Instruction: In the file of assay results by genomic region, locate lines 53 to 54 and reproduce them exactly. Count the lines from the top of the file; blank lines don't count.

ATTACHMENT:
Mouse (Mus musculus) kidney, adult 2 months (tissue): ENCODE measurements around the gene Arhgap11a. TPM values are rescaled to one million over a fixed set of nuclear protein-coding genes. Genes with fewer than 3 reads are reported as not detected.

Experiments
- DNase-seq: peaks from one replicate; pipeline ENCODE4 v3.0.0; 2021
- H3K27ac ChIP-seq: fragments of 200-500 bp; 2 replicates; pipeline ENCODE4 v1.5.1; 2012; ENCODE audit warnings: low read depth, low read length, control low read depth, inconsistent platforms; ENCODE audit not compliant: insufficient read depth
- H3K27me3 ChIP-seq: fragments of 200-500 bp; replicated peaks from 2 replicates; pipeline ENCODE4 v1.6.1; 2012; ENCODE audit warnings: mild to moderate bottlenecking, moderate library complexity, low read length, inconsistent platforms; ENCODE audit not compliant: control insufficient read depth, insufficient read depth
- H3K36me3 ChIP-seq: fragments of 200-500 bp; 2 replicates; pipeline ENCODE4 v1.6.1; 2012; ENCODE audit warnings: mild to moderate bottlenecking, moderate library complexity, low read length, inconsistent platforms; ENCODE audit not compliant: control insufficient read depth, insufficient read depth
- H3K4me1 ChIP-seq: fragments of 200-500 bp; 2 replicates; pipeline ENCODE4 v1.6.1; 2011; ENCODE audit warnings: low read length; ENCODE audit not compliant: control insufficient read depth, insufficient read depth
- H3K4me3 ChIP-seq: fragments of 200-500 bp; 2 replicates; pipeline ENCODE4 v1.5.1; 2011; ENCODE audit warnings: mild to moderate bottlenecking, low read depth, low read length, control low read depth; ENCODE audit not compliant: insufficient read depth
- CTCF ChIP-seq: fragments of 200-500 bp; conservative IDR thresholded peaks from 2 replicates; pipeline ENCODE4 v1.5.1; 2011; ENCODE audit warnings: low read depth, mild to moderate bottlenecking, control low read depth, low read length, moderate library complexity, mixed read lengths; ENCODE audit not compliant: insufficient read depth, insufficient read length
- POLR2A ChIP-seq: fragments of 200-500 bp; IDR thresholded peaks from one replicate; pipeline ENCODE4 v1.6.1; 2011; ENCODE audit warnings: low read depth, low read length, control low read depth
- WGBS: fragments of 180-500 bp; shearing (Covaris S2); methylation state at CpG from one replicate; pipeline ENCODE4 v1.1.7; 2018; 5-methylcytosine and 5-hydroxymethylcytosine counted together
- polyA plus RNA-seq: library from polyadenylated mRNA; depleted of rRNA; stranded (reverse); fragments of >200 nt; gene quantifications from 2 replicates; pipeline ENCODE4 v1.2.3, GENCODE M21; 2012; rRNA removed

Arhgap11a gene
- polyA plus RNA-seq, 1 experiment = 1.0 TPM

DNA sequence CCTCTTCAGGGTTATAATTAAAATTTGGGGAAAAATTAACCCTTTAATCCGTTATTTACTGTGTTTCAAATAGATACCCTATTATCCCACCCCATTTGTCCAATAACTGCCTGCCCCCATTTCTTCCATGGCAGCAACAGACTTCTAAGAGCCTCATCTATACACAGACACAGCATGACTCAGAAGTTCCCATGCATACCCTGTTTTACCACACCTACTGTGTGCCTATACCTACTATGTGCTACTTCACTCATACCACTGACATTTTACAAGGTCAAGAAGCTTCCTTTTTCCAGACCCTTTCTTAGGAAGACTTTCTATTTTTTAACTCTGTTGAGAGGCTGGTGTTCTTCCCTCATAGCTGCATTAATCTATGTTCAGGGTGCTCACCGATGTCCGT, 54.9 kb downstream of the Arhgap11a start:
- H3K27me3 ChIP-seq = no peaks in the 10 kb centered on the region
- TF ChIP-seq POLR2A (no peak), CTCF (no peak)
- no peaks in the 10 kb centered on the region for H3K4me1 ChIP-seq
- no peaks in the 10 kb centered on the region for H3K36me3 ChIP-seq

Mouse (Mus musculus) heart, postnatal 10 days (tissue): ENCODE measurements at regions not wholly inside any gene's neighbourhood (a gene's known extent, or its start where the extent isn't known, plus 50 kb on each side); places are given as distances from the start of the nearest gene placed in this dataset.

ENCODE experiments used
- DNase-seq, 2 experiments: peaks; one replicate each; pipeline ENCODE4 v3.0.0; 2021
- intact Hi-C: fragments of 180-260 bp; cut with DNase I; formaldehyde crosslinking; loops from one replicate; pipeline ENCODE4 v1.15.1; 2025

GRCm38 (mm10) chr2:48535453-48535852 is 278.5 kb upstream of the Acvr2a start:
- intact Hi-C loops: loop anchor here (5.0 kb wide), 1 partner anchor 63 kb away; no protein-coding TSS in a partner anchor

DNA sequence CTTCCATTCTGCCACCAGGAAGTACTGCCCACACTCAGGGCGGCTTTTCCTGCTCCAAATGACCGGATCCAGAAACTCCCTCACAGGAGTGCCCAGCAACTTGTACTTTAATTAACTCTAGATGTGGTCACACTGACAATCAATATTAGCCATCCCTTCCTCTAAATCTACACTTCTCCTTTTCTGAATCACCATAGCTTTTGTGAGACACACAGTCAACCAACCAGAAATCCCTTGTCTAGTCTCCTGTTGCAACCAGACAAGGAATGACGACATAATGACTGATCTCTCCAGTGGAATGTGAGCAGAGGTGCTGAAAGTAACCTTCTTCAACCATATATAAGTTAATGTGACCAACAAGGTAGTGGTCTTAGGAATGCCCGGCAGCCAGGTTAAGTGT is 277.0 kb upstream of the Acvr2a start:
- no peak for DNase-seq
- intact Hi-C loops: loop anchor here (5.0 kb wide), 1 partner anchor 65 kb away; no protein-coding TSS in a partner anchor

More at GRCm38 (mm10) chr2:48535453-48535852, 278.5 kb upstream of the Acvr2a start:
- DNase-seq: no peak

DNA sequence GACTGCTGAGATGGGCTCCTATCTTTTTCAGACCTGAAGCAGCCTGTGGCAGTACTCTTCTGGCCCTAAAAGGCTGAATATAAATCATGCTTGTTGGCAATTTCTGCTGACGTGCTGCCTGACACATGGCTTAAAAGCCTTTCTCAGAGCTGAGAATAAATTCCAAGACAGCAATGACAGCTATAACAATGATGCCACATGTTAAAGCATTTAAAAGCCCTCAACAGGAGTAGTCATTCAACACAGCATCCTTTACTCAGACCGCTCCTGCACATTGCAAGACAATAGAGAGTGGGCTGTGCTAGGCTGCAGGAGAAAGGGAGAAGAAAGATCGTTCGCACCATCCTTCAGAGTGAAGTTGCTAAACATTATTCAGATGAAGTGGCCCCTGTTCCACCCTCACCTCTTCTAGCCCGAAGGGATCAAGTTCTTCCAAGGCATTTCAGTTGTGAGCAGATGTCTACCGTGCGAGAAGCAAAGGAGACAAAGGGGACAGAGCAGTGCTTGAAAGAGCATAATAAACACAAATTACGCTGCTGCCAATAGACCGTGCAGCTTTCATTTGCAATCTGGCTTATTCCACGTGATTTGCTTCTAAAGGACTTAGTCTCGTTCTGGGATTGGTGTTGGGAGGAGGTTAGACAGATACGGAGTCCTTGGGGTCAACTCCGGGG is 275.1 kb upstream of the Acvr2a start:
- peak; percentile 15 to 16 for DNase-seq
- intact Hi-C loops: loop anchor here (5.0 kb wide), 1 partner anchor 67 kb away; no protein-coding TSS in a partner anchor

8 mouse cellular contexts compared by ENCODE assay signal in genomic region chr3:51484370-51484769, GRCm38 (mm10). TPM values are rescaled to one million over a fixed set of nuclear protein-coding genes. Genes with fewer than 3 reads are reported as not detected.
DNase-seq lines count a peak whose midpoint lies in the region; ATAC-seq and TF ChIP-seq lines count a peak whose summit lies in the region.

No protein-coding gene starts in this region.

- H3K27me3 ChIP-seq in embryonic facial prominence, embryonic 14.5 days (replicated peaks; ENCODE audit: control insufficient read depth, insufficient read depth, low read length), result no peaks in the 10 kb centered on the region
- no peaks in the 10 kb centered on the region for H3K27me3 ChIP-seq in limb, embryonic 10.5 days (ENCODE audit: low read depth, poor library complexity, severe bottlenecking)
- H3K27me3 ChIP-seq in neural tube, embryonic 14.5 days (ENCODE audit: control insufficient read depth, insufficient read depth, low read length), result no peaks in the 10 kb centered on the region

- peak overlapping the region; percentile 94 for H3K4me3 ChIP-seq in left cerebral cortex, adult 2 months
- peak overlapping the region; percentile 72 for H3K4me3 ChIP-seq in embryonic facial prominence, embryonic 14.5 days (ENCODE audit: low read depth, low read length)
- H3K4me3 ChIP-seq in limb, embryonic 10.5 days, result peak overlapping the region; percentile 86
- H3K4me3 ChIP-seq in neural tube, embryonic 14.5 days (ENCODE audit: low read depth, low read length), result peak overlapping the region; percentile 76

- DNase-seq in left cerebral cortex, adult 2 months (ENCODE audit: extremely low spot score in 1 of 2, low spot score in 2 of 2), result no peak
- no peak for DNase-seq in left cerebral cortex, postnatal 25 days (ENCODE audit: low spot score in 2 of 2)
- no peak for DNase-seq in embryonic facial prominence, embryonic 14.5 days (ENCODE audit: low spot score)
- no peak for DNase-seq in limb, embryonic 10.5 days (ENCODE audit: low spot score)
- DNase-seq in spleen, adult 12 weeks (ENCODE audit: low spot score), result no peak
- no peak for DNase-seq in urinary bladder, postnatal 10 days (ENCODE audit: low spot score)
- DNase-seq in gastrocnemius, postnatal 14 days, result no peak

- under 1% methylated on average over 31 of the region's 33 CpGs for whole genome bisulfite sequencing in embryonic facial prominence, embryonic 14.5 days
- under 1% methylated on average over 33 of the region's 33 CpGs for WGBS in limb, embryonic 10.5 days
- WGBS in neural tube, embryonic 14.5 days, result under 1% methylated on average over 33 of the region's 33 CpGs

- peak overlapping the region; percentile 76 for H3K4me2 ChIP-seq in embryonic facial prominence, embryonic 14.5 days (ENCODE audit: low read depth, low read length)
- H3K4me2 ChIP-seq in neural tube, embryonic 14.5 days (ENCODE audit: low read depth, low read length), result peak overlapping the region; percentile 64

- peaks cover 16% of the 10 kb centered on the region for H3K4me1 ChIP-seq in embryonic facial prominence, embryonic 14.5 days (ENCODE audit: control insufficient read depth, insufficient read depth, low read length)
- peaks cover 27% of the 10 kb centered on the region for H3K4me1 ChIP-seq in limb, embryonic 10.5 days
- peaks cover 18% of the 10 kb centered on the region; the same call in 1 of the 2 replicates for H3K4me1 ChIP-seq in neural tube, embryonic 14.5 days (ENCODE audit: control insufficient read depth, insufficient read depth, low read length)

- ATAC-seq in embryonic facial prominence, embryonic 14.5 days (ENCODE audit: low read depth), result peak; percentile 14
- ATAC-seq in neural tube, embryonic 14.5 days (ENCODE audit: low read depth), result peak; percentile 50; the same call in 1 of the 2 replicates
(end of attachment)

- WGBS in neural tube, embryonic 14.5 days, result under 1% methylated on average over 33 of the region's 33 CpGs

- peak overlapping the region; percentile 76 for H3K4me2 ChIP-seq in embryonic facial prominence, embryonic 14.5 days (ENCODE audit: low read depth, low read length)